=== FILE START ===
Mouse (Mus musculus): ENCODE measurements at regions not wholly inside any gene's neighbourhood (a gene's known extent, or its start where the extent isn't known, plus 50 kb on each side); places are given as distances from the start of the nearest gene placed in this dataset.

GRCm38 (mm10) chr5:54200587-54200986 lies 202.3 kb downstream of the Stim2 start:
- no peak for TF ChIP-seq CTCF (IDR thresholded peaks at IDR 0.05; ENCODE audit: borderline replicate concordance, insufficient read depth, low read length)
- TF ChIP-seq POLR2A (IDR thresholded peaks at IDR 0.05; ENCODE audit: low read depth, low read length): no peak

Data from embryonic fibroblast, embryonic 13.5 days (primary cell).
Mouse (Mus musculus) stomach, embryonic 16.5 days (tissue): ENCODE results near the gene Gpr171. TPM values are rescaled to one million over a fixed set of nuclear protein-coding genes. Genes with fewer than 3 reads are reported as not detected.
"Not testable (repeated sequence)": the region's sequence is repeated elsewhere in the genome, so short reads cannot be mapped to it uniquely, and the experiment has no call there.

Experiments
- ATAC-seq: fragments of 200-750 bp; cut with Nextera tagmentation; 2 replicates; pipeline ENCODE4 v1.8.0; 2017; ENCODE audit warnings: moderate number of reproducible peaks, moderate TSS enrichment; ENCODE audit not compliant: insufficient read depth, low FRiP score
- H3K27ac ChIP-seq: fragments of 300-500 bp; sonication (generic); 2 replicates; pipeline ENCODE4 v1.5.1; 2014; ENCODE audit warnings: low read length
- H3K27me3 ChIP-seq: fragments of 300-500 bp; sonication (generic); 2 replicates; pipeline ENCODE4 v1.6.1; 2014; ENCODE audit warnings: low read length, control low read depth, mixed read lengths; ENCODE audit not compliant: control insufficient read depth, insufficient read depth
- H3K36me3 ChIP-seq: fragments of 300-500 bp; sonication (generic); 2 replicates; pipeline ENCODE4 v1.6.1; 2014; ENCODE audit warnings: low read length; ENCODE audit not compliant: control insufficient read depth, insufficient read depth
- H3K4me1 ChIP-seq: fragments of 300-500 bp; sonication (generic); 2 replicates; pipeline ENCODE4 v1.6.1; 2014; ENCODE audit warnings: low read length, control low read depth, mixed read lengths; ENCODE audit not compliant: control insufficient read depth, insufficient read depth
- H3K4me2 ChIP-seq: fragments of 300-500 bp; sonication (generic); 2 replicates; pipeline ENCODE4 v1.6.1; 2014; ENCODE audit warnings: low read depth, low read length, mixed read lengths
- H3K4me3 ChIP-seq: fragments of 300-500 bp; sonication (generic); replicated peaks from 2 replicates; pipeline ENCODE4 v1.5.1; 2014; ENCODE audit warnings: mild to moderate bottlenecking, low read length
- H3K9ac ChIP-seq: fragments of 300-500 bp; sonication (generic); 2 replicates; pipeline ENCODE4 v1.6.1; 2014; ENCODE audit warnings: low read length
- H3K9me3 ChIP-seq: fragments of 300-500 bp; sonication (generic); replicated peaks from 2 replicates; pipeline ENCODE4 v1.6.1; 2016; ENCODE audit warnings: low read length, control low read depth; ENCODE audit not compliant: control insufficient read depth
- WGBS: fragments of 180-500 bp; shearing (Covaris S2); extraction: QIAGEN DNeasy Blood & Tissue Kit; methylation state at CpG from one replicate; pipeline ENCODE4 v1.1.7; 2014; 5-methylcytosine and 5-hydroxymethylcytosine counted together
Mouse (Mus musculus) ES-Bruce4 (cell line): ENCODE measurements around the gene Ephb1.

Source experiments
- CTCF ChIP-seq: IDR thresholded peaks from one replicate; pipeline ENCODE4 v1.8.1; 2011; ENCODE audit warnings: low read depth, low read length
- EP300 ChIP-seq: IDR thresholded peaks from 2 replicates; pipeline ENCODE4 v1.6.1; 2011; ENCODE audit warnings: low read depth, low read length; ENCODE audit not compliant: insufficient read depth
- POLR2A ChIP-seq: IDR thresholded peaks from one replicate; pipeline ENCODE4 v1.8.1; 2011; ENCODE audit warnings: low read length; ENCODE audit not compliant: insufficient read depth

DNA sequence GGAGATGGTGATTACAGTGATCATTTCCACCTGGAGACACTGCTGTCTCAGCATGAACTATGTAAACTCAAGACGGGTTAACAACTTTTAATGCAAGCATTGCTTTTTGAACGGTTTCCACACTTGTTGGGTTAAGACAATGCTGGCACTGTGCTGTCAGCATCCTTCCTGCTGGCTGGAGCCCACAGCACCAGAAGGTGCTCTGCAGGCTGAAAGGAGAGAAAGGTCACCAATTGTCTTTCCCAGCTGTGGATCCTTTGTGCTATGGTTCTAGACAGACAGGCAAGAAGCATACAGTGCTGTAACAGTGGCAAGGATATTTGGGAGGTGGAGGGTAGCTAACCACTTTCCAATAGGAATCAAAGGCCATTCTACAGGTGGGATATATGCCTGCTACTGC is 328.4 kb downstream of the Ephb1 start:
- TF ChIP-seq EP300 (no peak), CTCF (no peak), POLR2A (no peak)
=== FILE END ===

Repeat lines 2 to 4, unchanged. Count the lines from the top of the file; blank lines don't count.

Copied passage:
GRCm38 (mm10) chr5:54200587-54200986 lies 202.3 kb downstream of the Stim2 start:
- no peak for TF ChIP-seq CTCF (IDR thresholded peaks at IDR 0.05; ENCODE audit: borderline replicate concordance, insufficient read depth, low read length)
- TF ChIP-seq POLR2A (IDR thresholded peaks at IDR 0.05; ENCODE audit: low read depth, low read length): no peak